In lieu of an abstract, here is a brief excerpt of the content:

Depressed. Anxious. Insomniac. Learning Disabled. Physically impaired. Sufferer of Post–Traumatic Stress Disorder. Would you choose any of these labels? How about taking two or three? Sound manageable? Probably not. But why? All across our society are plastered expectations of perfection, normalcy and “acceptable” images.

I am 27–years–old and, despite the years of education I have received, the communication skills I have gained in English and American Sign Language (ASL), the countless hours spent with doctors consulting about how to “get better,” I have lost my sense of identity. And, the more I think about it, the more I realize that my “authentic voice” has not yet been born. This is the reality for me and, I suspect, for anyone else who has been labeled disabled.

When I sat down to write this, I did not struggle coming up with a story to share nor the words to intrigue readers. Instead, I grappled over using my real name and not using a “pen name.” Despite my long and varied history with disability, it took me a long time to advocate my issues enough to receive services. Because labels are embarrassing. Because disability is embarrassing. And, so, now I have labels . . . many labels. However, it is still accepting them that I am left with. Unfortunately, I am just one of millions who are also fighting to find some sense of balance between honesty with myself and the societal labels that are at the forefront of our communities.

It has been a year since I took Disability Studies, a cultural pluralism course requirement for my Liberal Studies Degree at California State University. On the surface choosing this sub topic could have been perceived as an easy A, given that I am disabled. Yes, having a disability enabled the language used to be less of a shock in my overall comprehension. In reality, however, the struggle to achieve success academically is continuously challenged by my own disabilities. However, despite succeeding in the course, “easy” is not an adjective that appropriately represents my experience. The knowledge I grasped in the classroom helps me to understand what happens when I walk outside on any given day; but therein lies the glitch . . . the class is over, but my disabilities never will be.

Did I enjoy the topic of Disability Studies? Yes, immensely. Because it was something I could relate to. Did enjoying the subject matter take the struggle for comprehension away? No. Did my dyslexia absolve into thin air? No. Being disabled does not admit me, nor anyone else for that matter, into the disabled world with a “free pass from suffering” as if we are all in a club. Having a diagnosis helps to identify why I may not be able to do things in the way others may perceive as “normal.” But, it is the label of being “normal” that is detrimental to achieving success. It represents why our society has a stilted perspective towards those who wear glasses, use walking aides, or need assistance to get [End Page 205] something from a grocery store shelf. Additionally, implying that any one way of completing a task is “normal” is wrong and further accents those differences, which are just that . . . differences.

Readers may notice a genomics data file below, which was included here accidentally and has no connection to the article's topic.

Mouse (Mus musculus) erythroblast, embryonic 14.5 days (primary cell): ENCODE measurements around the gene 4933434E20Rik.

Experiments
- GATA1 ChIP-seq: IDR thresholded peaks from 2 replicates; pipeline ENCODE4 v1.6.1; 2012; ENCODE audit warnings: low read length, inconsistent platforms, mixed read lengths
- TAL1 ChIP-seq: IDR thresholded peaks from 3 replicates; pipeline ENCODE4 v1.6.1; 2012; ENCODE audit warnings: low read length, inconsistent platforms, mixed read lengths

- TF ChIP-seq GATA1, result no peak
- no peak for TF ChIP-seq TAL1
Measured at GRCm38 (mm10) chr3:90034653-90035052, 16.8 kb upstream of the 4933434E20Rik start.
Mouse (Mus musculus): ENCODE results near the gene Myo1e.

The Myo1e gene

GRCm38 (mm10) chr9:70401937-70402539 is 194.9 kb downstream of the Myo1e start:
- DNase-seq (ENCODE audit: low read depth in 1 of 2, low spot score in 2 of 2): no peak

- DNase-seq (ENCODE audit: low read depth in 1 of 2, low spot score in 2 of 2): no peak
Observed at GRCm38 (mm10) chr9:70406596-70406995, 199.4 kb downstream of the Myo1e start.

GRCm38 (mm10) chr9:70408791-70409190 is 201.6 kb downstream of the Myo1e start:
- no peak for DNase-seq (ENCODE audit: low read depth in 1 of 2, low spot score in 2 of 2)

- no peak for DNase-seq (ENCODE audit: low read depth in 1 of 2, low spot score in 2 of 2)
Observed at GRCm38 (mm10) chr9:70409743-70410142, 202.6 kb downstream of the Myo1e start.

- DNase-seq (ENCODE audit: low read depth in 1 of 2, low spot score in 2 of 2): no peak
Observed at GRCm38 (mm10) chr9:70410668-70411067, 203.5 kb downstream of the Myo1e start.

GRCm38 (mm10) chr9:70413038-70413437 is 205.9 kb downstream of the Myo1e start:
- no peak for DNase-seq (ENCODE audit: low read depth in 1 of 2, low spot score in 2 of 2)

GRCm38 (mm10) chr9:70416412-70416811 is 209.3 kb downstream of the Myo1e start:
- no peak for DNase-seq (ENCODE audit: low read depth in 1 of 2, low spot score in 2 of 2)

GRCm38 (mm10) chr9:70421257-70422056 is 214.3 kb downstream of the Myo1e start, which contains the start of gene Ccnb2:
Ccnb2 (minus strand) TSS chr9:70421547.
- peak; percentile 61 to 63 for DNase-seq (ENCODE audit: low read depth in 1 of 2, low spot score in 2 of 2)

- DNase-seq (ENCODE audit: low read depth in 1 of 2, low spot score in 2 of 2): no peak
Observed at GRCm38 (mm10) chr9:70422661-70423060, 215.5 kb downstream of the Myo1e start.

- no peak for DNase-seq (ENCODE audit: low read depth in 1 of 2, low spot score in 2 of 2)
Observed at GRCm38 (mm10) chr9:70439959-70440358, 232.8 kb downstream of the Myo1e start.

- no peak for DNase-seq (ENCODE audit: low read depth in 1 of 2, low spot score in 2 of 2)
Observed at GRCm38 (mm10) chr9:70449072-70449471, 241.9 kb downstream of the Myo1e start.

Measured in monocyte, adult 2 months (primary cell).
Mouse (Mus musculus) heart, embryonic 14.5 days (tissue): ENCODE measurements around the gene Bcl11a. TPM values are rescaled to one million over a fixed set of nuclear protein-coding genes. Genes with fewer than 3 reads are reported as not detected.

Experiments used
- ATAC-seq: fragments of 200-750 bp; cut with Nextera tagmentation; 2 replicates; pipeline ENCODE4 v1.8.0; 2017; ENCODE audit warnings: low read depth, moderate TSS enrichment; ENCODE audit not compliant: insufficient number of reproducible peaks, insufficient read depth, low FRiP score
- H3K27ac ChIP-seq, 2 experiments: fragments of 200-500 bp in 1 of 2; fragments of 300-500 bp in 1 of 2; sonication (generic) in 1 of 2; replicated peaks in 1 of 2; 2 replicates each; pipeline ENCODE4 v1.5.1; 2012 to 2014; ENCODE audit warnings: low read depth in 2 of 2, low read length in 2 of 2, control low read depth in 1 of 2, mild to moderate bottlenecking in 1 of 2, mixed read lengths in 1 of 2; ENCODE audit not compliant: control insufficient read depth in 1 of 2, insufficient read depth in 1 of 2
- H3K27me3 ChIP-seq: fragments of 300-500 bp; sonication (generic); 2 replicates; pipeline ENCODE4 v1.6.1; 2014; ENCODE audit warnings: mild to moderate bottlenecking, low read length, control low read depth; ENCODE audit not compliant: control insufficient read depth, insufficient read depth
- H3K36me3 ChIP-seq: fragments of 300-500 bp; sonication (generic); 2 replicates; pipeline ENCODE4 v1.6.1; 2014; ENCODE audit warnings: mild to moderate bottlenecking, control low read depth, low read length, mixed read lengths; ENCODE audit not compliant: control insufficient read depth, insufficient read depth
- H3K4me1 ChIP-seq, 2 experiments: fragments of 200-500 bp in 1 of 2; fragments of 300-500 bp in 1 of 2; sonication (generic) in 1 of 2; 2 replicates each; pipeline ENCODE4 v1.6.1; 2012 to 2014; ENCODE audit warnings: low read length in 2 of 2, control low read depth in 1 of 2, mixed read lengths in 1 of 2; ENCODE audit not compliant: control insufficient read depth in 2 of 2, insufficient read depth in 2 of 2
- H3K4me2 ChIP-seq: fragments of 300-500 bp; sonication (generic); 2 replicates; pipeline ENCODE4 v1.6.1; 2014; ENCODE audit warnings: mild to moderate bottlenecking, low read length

One component of this course was a Panel Discussion with those living in the TAB (temporarily–able bodied) community. Approaching this event, I was possibly more nervous to ask questions than for the four members having to answer questions. The paradox of wanting to gain more understanding from those most qualified individuals who live with these struggles everyday and intellectually knowing that respect needed to come first was immense. Oddly, once the panel opened up, asking questions was not hard. Within the first ten minutes my fears subsided; the entire experience was like speaking to old friends, only I had just met them. These individuals were, yes, dealing with impairments, but were just as relatable to me as I was to them. And, to my surprise, they were inquisitive and curious towards each other as well. This reinforced that fact that when information is lacking our society we still rely on stereotypes about topics we are not educated on...


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